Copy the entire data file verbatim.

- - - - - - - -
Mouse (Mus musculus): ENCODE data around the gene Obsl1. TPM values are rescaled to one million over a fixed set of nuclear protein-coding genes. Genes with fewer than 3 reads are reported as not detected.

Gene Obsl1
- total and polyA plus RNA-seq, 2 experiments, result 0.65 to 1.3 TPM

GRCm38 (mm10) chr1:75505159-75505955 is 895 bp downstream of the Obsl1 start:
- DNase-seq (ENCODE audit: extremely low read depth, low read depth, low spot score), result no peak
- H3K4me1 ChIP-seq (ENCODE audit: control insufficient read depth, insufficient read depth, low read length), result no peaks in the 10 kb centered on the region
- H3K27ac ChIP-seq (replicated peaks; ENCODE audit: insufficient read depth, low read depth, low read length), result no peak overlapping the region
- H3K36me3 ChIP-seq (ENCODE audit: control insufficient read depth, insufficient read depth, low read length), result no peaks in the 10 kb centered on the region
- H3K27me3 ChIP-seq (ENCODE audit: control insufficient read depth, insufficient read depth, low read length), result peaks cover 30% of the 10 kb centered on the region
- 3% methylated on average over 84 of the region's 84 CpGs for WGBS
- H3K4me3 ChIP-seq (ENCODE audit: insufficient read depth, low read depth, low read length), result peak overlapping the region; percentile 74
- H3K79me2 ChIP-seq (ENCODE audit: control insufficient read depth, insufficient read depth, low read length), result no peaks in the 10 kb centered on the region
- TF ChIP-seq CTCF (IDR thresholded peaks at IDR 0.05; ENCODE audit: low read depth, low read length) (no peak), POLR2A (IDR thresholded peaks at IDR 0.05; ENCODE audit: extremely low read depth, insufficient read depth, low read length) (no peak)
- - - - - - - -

Mouse (Mus musculus): ENCODE data around the gene Obsl1. TPM values are rescaled to one million over a fixed set of nuclear protein-coding genes. Genes with fewer than 3 reads are reported as not detected.

Gene Obsl1
- total and polyA plus RNA-seq, 2 experiments, result 0.65 to 1.3 TPM

GRCm38 (mm10) chr1:75505159-75505955 is 895 bp downstream of the Obsl1 start:
- DNase-seq (ENCODE audit: extremely low read depth, low read depth, low spot score), result no peak
- H3K4me1 ChIP-seq (ENCODE audit: control insufficient read depth, insufficient read depth, low read length), result no peaks in the 10 kb centered on the region
- H3K27ac ChIP-seq (replicated peaks; ENCODE audit: insufficient read depth, low read depth, low read length), result no peak overlapping the region
- H3K36me3 ChIP-seq (ENCODE audit: control insufficient read depth, insufficient read depth, low read length), result no peaks in the 10 kb centered on the region
- H3K27me3 ChIP-seq (ENCODE audit: control insufficient read depth, insufficient read depth, low read length), result peaks cover 30% of the 10 kb centered on the region
- 3% methylated on average over 84 of the region's 84 CpGs for WGBS
- H3K4me3 ChIP-seq (ENCODE audit: insufficient read depth, low read depth, low read length), result peak overlapping the region; percentile 74
- H3K79me2 ChIP-seq (ENCODE audit: control insufficient read depth, insufficient read depth, low read length), result no peaks in the 10 kb centered on the region
- TF ChIP-seq CTCF (IDR thresholded peaks at IDR 0.05; ENCODE audit: low read depth, low read length) (no peak), POLR2A (IDR thresholded peaks at IDR 0.05; ENCODE audit: extremely low read depth, insufficient read depth, low read length) (no peak)